4. The following officers of the army will, with a like number of officers of the navy selected for the purpose, compose the guard of honor, and accompany the remains of their late Commander-in-Chief from the National Capital to Canton, Ohio, and continue with them until they are consigned to their final resting place:
The Lieutenant-General of the Army.
Maj.-Gen. John R. Brooke.
Maj.-Gen. Elwell S. Otis.
Maj.-Gen. Arthur MacArthur.
Brig.-Gen. George L. Gillespie.
By command of Lieut.-Gen. Miles.
The following order then issued:
WAR DEPARTMENT, Washington, Sept. 14.
The Secretary of War announces to the
army that upon the death of
William McKinley, President of the United States, Theodore Roosevelt,
Vice-President, has succeeded to the office of President of the United
States, by virtue of the Constitution.
Secretary of War.
Secretary Root also gave directions to the officers of the department to make the necessary arrangements and issue orders for the participation of the army in the funeral ceremonies, following the Garfield precedent.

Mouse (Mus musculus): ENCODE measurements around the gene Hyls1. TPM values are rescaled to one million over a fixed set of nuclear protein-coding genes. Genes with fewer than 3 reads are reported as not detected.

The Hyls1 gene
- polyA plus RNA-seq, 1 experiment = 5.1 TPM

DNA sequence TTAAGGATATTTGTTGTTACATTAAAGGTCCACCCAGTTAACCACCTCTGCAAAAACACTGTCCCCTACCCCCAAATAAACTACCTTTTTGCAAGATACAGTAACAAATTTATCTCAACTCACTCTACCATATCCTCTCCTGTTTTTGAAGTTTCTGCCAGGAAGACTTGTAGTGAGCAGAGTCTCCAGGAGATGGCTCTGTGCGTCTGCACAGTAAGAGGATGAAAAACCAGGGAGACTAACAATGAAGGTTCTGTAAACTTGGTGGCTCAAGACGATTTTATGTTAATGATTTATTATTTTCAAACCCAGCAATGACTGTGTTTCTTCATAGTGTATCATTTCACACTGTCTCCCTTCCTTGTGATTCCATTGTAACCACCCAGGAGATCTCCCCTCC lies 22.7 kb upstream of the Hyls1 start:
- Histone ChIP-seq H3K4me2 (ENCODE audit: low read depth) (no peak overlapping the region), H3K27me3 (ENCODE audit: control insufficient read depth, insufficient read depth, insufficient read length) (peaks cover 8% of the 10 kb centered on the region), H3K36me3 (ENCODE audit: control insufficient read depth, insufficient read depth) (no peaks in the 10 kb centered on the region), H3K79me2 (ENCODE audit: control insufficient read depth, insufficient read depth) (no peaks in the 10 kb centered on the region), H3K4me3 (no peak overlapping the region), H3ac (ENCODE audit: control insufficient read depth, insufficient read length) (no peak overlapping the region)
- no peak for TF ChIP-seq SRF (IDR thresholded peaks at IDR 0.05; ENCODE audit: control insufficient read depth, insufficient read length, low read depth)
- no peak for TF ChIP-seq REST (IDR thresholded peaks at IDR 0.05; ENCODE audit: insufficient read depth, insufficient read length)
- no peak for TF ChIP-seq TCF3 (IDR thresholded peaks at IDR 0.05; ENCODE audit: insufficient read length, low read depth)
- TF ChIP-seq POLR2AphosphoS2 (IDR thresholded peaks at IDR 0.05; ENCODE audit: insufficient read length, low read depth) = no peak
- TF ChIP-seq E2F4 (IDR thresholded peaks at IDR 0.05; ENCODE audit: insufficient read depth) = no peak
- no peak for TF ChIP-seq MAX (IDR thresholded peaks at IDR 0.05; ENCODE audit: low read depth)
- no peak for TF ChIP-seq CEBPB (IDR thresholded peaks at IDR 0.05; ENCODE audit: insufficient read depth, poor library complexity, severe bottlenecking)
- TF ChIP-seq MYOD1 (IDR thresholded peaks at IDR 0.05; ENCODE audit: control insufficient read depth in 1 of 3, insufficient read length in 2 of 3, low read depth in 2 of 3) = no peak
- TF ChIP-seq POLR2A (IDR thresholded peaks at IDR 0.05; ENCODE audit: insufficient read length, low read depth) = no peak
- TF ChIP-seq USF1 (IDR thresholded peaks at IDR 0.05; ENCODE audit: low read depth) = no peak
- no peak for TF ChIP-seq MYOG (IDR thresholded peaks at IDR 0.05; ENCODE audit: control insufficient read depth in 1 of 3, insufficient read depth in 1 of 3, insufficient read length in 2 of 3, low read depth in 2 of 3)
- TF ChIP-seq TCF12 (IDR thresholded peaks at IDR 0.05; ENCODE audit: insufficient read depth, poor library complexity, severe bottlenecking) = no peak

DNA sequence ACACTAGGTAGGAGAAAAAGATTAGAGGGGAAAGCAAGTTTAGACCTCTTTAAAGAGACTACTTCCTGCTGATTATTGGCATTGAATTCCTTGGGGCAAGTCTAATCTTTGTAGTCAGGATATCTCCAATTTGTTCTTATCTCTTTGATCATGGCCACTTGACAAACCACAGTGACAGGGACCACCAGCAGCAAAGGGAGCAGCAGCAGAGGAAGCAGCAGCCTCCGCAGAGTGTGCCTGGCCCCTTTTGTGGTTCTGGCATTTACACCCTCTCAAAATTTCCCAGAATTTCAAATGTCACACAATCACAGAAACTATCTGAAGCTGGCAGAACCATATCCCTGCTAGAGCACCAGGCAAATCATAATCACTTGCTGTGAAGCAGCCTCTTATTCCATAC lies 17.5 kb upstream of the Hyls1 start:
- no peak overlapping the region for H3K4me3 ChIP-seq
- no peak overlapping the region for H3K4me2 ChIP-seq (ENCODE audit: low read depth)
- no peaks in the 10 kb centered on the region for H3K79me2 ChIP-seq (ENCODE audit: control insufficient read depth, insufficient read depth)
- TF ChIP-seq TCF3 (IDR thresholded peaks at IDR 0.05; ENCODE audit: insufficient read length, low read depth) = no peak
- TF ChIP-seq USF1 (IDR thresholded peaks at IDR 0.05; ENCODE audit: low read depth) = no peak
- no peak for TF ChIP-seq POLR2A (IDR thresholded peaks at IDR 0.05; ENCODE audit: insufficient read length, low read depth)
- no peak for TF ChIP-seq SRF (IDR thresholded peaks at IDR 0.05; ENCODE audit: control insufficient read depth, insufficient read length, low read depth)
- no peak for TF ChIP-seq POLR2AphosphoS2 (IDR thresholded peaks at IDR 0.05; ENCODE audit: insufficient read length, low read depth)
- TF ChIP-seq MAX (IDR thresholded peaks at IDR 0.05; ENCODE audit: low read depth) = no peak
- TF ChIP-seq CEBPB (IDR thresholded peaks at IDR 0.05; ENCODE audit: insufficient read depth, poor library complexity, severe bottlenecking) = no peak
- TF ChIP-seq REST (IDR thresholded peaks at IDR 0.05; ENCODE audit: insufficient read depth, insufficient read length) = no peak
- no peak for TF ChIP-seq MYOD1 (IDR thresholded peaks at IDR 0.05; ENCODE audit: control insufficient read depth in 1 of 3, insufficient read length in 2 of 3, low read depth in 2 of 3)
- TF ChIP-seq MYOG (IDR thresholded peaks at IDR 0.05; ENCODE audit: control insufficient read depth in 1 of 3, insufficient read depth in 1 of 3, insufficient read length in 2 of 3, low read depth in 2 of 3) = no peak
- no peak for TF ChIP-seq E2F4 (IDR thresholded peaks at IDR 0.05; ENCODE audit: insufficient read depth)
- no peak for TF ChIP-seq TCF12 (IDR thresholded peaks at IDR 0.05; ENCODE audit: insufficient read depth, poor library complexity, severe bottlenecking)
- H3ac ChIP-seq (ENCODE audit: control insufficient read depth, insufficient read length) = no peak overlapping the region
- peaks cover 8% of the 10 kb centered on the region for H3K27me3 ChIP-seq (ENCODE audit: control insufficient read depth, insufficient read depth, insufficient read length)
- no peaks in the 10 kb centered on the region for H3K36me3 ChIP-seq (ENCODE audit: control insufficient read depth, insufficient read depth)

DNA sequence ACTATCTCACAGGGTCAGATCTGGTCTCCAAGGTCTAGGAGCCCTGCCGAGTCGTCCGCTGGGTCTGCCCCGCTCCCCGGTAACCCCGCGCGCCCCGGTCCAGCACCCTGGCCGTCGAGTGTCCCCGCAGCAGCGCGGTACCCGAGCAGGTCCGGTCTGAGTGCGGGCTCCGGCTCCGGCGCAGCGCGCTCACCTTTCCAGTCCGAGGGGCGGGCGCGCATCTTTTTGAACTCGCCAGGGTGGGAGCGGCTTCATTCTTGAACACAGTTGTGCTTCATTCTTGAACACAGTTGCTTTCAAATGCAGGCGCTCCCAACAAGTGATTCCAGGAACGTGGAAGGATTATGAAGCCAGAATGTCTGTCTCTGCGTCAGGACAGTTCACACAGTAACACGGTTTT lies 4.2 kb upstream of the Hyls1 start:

The following order was issued by the Secretary of the Treasury to the Revenue Cutter Service:
The department announces to the service
the sad tidings of the death of
the President. The flags of all vessels of the Revenue Cutter Service
will be carried at half-mast until otherwise ordered.
MR. GAGE ANNOUNCES DEATH.
HEAD OF TREASURY PAYS TRIBUTE TO THE LATE PRESIDENT MCKINLEY.
Secretary Gage issued the following announcement of the death of President McKinley:
It has been thought proper to make sad but official announcement in this issue of Treasury Decisions of the tragic death of William McKinley, twenty-fifth President of the United States, and to give some expression of that tribute which his character and deeds compel.
It needed not the shadows of death to
make the figure of the late
President loom large in the estimate of mankind.
The republic he loved he lived to broaden
and unify as no previous
President had done. Under his prudent and far-seeing statesmanship it
took exalted place in the community of nations.
From his place as private citizen, on
through many and increasing
honors to his final post as ruler of his people, he remained true to
the highest ideals.
By the people of the nation at large and by the world he was known and will live in grateful annals as a gentleman of noble heart, an affectionate husband, a sturdy friend, and a faithful and illustrious President.
In a long public life, ever open to his
fellows, nothing was ever found,
even by intemperate partisan zeal, that would cast a shade upon his